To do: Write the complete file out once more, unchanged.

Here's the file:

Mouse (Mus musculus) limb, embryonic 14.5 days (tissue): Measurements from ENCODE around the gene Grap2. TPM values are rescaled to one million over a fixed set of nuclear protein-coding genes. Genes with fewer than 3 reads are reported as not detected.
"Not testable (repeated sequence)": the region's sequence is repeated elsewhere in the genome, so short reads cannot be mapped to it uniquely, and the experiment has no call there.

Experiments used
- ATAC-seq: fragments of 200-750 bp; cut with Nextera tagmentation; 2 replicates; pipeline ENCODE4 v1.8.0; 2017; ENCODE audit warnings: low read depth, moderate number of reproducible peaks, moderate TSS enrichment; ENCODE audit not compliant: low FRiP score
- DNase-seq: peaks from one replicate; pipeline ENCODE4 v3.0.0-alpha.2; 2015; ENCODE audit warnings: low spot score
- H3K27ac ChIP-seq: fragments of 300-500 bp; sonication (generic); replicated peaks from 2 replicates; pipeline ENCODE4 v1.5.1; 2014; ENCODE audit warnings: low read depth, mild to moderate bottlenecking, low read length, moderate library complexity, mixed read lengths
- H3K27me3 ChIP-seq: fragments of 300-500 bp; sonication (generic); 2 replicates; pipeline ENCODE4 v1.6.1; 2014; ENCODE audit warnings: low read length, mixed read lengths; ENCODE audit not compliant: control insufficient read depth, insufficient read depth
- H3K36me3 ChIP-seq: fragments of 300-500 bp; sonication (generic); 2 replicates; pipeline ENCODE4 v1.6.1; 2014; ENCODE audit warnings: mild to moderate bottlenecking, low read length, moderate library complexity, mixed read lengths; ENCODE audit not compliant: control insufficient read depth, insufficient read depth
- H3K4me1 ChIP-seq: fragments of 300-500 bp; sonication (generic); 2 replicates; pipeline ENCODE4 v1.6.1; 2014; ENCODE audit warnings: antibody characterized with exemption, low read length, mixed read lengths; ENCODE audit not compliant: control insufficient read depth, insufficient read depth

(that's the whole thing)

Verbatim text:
Mouse (Mus musculus) limb, embryonic 14.5 days (tissue): Measurements from ENCODE around the gene Grap2. TPM values are rescaled to one million over a fixed set of nuclear protein-coding genes. Genes with fewer than 3 reads are reported as not detected.
"Not testable (repeated sequence)": the region's sequence is repeated elsewhere in the genome, so short reads cannot be mapped to it uniquely, and the experiment has no call there.

Experiments used
- ATAC-seq: fragments of 200-750 bp; cut with Nextera tagmentation; 2 replicates; pipeline ENCODE4 v1.8.0; 2017; ENCODE audit warnings: low read depth, moderate number of reproducible peaks, moderate TSS enrichment; ENCODE audit not compliant: low FRiP score
- DNase-seq: peaks from one replicate; pipeline ENCODE4 v3.0.0-alpha.2; 2015; ENCODE audit warnings: low spot score
- H3K27ac ChIP-seq: fragments of 300-500 bp; sonication (generic); replicated peaks from 2 replicates; pipeline ENCODE4 v1.5.1; 2014; ENCODE audit warnings: low read depth, mild to moderate bottlenecking, low read length, moderate library complexity, mixed read lengths
- H3K27me3 ChIP-seq: fragments of 300-500 bp; sonication (generic); 2 replicates; pipeline ENCODE4 v1.6.1; 2014; ENCODE audit warnings: low read length, mixed read lengths; ENCODE audit not compliant: control insufficient read depth, insufficient read depth
- H3K36me3 ChIP-seq: fragments of 300-500 bp; sonication (generic); 2 replicates; pipeline ENCODE4 v1.6.1; 2014; ENCODE audit warnings: mild to moderate bottlenecking, low read length, moderate library complexity, mixed read lengths; ENCODE audit not compliant: control insufficient read depth, insufficient read depth
- H3K4me1 ChIP-seq: fragments of 300-500 bp; sonication (generic); 2 replicates; pipeline ENCODE4 v1.6.1; 2014; ENCODE audit warnings: antibody characterized with exemption, low read length, mixed read lengths; ENCODE audit not compliant: control insufficient read depth, insufficient read depth